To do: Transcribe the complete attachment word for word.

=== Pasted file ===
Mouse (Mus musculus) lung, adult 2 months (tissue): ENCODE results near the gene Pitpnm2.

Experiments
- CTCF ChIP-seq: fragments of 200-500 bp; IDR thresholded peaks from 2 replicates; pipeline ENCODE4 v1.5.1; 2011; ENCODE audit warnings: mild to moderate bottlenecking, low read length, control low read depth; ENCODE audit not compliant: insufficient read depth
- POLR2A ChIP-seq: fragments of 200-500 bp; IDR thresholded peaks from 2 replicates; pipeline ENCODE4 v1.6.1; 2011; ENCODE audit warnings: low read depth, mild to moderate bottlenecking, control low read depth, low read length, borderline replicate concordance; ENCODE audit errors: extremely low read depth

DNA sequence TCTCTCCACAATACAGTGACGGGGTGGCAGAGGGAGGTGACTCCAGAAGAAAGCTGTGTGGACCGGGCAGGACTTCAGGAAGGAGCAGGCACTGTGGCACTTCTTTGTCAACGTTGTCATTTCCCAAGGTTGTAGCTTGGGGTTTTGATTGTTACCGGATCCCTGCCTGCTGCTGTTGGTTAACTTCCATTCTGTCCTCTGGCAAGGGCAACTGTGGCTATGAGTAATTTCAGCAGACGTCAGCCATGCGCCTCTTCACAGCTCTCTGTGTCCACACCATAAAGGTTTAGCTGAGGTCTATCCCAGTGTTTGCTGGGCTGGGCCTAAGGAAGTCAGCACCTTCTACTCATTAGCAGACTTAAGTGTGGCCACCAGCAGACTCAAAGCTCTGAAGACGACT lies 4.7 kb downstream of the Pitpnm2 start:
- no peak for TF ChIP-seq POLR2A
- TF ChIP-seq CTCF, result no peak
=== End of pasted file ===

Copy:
Mouse (Mus musculus) lung, adult 2 months (tissue): ENCODE results near the gene Pitpnm2.

Experiments
- CTCF ChIP-seq: fragments of 200-500 bp; IDR thresholded peaks from 2 replicates; pipeline ENCODE4 v1.5.1; 2011; ENCODE audit warnings: mild to moderate bottlenecking, low read length, control low read depth; ENCODE audit not compliant: insufficient read depth
- POLR2A ChIP-seq: fragments of 200-500 bp; IDR thresholded peaks from 2 replicates; pipeline ENCODE4 v1.6.1; 2011; ENCODE audit warnings: low read depth, mild to moderate bottlenecking, control low read depth, low read length, borderline replicate concordance; ENCODE audit errors: extremely low read depth

DNA sequence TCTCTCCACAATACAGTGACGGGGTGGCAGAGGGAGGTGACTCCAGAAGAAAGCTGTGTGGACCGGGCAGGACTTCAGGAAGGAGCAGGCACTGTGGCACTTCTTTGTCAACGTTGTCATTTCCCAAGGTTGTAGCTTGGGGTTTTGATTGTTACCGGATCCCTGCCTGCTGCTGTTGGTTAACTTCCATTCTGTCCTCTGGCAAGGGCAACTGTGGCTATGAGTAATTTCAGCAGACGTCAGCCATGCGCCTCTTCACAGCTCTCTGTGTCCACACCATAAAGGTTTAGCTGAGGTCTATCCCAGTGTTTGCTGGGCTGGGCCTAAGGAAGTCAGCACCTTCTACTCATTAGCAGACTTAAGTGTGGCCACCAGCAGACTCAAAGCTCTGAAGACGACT lies 4.7 kb downstream of the Pitpnm2 start:
- no peak for TF ChIP-seq POLR2A
- TF ChIP-seq CTCF, result no peak